Title: 0740 - Children’s First Dental Visit and Oral Health-Related Quality of Life


Amanda-mae Nguee (Presenter)
Erasmus Medical Center

Edwin Ongkosuwito, Erasmus Medical Center
Henriëtte Moll, Erasmus Medical Center
Vincent Jaddoe, Erasmus Medical Center
Eppo Wolvius, Erasmus Medical Center
Lea Kragt, Erasmus Medical Center


Objectives: Early preventive dental visits have been advocated to prevent oral diseases in children and consequently, to improve future oral-health related-quality of life (OHRQoL). However, findings from recent literature remain inconclusive about the benefits of these visits on children’s future oral health outcomes and its associated costs. Therefore, this study evaluated the impact of timing of the first dental visit on children's OHRQoL at the age 10 and to determine if a caries-related first visit changes this impact on OHRQoL.

Methods: We conducted this study within Generation R Study, a population-based prospective cohort study. We assessed timing and reason for the first dental visit through parental questionnaires at a median age of 5.92 years (5.7-6.4) and children’s OHRQoL with parental short-form of the Child Oral Health Impact Profile at 9.71 years (9.5-10.0). We also collected information on children’s ethnicity and socioeconomic status. To test whether timing and reason for first dental visit influenced OHRQoL at 10 years, we performed two separate series of multiple linear regression models.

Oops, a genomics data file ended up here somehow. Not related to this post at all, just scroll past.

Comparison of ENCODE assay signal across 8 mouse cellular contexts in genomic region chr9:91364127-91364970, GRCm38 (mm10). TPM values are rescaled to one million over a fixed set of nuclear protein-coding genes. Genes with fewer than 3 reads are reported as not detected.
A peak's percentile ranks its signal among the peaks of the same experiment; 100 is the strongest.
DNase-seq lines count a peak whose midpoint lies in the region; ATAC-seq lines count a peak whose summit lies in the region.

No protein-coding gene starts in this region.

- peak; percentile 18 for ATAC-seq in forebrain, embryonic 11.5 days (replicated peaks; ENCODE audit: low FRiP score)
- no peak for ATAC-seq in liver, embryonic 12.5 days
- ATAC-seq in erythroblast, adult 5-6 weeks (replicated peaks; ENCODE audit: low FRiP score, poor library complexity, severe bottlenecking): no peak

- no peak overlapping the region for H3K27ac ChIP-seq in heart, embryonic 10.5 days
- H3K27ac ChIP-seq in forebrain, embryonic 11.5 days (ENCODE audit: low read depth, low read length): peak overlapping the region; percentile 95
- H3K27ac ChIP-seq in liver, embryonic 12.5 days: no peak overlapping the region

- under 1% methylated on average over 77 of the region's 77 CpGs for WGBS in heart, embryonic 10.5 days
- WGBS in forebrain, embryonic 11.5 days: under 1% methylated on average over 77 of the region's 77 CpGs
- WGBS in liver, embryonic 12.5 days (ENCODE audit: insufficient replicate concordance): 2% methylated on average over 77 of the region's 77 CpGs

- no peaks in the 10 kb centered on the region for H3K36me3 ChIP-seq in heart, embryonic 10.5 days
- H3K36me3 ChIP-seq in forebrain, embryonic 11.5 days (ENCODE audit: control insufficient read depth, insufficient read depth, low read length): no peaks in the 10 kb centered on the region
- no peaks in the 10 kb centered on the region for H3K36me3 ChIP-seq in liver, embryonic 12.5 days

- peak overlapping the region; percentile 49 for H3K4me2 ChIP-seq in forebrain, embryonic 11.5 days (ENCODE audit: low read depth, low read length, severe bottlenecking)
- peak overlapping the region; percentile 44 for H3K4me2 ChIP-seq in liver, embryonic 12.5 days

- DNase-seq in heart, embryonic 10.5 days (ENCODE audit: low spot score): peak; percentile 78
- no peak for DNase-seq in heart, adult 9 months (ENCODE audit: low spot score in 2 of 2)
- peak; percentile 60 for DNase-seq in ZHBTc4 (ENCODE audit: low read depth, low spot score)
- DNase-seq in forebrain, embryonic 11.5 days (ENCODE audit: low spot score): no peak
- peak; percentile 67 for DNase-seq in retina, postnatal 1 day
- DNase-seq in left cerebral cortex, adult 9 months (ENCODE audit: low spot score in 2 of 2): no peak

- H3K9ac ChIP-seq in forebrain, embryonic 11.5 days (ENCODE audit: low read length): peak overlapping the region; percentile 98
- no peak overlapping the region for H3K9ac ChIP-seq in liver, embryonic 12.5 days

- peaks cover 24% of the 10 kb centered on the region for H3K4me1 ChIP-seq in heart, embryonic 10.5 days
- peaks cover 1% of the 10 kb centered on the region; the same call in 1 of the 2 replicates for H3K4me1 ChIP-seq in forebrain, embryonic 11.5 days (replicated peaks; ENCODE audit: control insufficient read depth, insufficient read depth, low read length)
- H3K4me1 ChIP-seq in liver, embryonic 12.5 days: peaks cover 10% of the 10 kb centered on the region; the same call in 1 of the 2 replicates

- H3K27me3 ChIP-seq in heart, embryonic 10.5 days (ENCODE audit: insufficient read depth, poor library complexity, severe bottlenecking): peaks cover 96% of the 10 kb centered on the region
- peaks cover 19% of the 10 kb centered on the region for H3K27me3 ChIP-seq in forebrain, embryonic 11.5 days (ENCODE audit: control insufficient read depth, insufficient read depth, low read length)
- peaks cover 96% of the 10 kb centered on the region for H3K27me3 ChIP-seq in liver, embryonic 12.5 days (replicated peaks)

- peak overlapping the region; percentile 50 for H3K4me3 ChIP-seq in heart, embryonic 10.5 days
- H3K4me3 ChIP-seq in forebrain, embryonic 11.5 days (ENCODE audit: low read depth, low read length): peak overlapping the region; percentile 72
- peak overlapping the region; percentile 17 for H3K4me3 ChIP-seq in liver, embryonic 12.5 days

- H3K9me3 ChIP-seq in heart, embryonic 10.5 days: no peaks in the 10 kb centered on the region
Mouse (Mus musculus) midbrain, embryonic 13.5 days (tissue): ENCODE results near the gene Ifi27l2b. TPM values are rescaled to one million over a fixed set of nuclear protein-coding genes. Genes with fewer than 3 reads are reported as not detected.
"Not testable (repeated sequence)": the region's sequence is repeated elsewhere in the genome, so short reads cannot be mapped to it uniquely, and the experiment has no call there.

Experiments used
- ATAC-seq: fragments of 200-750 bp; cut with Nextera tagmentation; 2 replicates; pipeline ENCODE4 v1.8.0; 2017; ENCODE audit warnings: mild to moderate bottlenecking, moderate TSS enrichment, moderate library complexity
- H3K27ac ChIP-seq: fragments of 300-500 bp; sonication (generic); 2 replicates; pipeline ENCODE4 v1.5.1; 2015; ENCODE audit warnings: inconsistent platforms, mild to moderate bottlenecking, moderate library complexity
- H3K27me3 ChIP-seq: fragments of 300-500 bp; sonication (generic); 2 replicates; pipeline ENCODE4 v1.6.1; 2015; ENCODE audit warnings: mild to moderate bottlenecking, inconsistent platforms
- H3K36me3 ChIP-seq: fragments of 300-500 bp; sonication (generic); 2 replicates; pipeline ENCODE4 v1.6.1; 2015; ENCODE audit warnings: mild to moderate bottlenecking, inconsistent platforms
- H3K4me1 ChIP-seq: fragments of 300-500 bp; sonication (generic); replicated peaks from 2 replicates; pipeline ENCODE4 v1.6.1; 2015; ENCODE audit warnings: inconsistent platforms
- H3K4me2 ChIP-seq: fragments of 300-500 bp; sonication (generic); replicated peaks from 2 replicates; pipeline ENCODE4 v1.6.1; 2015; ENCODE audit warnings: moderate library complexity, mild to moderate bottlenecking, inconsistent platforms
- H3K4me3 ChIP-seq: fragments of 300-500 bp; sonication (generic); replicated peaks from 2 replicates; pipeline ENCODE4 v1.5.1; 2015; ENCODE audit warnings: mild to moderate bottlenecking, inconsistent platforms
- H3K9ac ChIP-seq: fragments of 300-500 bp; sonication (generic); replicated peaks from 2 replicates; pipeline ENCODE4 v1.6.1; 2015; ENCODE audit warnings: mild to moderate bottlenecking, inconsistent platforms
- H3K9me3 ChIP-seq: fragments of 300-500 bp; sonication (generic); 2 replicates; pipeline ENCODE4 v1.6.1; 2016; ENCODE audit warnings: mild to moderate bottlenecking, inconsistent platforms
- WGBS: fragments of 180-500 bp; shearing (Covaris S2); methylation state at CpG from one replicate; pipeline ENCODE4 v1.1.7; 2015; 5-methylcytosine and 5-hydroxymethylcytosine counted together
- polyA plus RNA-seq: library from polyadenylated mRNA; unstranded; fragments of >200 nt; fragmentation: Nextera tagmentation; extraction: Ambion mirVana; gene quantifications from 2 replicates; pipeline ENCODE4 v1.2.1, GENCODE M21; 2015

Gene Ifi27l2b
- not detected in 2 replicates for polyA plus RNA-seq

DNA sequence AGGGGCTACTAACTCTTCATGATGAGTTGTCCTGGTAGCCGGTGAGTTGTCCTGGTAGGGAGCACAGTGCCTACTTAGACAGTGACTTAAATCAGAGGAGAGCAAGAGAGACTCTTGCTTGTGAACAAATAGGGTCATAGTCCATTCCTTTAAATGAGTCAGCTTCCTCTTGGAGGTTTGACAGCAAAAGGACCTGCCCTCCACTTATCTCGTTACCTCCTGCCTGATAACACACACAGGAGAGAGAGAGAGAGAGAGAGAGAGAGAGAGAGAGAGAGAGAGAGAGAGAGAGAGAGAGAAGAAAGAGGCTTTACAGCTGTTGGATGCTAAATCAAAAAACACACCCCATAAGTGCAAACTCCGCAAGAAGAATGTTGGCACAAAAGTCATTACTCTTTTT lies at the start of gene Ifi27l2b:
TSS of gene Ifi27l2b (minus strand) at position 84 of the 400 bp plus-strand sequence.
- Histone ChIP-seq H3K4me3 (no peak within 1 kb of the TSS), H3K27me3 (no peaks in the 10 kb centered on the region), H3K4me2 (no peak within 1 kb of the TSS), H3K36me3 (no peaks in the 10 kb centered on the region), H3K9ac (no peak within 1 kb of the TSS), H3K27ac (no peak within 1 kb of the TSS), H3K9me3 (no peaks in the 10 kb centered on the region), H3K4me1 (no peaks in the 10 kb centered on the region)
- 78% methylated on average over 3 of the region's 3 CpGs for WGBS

Results: In total, 3485 children were included in the analysis. Children whose first dental visit was from age 2 to 3, age 3 to 4 and above 4 years did not experience significantly lower OHRQoL compared to children whose visit was before age of 2 years ([aβ] (95%CI)= -0.02 (-0.31,0.27); -0.02, (-0.33,0.29); -0.11 (-0.52,0.31), respectively), regardless of whether the visit was for caries-related reasons or check-up ([aβ] (95%CI)= -0.30 (-1.04,0.44)).

Conclusions: Delaying the timing of the first dental visit does not have a significant negative impact on children’s future OHRQoL, whether the visit was due to caries-related reasons or not. Preventive strategies such as early dental visits before the age of 1 year have been advocated to prevent future oral disease. However, its benefits on future OHRQoL are unclear and should be further investigated in future studies.

Student Presenter

This abstract is based on research that was funded entirely or partially by an outside source:
The Generation R Study is made possible by financial support from the Erasmus Medical Centre, Rotterdam, the Erasmus University Rotterdam and the Netherlands Organization for Health Research and Development. Research that has led to these findings received support by a Netherlands Organization for Health Research and Development grant (VIDI 016.136.361), a European Research Council Consolidator Grant (ERC-2014-CoG-648916), and by the European Union's Horizon 2020 research and innovation programme under grant agreements no 733206 (LifeCycle) and no 633595 (DynaHEALTH).

Disclosure Statement:
The submitter must disclose the names of the organizations with which any author have a relationship, the nature of the relationship, and the clinical or research area involved. The following is submitted: NONE